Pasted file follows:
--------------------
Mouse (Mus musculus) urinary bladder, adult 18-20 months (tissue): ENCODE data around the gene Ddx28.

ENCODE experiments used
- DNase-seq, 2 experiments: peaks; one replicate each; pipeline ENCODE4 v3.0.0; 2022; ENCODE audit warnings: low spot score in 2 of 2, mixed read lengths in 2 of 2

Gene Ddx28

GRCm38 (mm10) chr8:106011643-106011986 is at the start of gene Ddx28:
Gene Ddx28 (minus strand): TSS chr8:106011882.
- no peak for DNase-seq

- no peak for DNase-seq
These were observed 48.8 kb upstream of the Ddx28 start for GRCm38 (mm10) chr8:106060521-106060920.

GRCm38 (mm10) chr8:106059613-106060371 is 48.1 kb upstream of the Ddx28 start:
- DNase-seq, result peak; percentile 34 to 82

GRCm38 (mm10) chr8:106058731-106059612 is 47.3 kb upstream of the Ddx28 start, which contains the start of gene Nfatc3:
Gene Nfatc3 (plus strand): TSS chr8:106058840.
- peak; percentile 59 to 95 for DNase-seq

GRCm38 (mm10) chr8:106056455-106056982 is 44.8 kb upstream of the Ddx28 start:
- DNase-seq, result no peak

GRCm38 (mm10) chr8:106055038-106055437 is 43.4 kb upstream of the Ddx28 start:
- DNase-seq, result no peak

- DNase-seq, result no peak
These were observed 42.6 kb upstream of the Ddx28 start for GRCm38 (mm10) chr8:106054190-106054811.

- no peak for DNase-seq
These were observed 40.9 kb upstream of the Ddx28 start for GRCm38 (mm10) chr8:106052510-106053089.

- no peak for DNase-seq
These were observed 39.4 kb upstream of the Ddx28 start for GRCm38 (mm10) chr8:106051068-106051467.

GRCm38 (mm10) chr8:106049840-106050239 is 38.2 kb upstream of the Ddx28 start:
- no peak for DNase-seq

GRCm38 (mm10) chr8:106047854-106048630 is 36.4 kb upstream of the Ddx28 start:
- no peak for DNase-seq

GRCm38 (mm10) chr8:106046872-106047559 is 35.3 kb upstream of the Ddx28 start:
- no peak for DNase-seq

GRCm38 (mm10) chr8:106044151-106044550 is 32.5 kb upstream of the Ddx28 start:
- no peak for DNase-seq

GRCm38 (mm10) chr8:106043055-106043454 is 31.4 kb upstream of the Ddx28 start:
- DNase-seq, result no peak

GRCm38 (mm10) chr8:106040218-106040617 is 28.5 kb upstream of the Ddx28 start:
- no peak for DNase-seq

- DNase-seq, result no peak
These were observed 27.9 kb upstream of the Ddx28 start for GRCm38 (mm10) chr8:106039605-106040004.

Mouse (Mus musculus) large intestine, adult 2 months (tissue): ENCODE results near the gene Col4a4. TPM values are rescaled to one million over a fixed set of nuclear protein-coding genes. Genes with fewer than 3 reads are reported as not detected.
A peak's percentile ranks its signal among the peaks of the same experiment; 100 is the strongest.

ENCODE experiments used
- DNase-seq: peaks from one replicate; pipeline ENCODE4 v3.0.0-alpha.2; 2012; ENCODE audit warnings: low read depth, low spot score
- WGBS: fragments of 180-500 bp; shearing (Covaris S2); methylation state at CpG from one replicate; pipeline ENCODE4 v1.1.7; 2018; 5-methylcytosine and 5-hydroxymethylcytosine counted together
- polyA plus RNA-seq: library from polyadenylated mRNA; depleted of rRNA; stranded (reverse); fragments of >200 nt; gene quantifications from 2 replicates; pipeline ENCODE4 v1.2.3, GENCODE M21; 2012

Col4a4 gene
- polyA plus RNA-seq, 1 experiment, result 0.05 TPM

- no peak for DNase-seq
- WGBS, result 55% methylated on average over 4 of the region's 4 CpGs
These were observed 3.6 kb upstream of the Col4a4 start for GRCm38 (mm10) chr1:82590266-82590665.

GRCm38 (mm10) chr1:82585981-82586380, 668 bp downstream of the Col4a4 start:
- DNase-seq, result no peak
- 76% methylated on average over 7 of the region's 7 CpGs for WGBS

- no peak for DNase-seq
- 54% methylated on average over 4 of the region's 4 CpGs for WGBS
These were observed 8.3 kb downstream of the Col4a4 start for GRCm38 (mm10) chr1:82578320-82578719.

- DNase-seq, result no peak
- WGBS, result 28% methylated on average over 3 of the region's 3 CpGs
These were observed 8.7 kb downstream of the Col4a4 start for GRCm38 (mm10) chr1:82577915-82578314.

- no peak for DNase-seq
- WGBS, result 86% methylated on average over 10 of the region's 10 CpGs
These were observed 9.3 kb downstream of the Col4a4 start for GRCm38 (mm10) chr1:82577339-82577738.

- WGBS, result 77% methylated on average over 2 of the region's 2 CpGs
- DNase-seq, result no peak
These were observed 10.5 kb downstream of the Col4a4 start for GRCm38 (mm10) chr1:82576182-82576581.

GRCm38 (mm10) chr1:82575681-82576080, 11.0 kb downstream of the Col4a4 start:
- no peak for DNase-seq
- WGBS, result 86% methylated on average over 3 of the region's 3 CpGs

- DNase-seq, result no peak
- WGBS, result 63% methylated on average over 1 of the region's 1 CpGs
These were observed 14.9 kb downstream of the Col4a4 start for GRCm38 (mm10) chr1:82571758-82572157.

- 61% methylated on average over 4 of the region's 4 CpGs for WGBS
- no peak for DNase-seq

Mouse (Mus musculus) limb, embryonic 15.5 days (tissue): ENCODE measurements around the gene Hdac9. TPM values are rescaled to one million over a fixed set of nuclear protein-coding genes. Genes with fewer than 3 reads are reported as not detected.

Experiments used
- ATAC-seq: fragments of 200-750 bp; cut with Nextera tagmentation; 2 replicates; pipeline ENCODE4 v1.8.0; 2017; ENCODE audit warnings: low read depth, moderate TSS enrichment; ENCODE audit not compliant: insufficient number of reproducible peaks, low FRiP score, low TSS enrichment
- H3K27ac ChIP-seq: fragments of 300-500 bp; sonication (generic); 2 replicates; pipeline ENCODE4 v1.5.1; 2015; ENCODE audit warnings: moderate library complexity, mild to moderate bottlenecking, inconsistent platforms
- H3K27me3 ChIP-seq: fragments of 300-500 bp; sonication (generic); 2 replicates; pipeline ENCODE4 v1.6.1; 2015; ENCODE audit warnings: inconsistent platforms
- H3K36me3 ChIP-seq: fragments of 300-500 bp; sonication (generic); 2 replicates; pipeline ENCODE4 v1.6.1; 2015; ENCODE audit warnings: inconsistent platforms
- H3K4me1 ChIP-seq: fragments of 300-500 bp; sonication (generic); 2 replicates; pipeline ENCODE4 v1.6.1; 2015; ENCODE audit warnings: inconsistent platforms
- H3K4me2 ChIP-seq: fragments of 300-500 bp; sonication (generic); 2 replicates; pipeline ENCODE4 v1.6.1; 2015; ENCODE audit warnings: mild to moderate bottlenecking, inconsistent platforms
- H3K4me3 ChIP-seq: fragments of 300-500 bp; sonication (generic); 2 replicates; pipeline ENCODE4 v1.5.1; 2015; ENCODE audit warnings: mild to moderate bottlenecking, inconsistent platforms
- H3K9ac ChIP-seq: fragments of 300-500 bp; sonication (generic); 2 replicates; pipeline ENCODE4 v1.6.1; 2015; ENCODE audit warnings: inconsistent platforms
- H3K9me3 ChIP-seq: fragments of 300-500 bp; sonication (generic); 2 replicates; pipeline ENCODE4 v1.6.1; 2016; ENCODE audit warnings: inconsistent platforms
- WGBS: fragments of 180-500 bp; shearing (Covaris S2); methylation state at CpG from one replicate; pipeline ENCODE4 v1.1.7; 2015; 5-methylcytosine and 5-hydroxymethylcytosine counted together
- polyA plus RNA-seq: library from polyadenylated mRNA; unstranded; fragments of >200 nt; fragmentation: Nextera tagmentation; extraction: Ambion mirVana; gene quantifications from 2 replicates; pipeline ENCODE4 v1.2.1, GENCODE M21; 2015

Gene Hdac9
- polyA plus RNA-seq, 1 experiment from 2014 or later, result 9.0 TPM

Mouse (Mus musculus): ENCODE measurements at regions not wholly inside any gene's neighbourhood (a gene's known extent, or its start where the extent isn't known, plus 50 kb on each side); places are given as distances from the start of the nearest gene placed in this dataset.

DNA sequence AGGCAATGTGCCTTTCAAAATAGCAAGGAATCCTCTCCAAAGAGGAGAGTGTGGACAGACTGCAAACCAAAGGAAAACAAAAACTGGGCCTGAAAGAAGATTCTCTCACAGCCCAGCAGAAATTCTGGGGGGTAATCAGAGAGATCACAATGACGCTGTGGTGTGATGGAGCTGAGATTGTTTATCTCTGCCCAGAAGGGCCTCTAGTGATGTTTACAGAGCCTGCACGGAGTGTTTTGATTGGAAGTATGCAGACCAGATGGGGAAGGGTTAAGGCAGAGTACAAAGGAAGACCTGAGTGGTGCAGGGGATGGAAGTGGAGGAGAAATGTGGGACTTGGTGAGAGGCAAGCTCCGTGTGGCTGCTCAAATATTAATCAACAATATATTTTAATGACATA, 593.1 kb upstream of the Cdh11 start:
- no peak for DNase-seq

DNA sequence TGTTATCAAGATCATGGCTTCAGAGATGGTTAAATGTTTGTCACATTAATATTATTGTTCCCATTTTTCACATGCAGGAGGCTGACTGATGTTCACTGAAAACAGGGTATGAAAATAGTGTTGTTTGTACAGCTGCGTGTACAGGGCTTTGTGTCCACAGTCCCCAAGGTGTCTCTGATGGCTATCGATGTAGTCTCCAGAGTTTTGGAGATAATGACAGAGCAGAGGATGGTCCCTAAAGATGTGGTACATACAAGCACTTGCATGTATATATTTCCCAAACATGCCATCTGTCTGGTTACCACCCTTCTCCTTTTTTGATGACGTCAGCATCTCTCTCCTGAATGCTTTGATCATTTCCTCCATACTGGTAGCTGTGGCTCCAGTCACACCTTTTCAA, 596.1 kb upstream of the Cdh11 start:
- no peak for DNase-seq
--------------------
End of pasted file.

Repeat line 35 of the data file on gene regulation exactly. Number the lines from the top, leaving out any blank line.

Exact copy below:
GRCm38 (mm10) chr8:106040218-106040617 is 28.5 kb upstream of the Ddx28 start: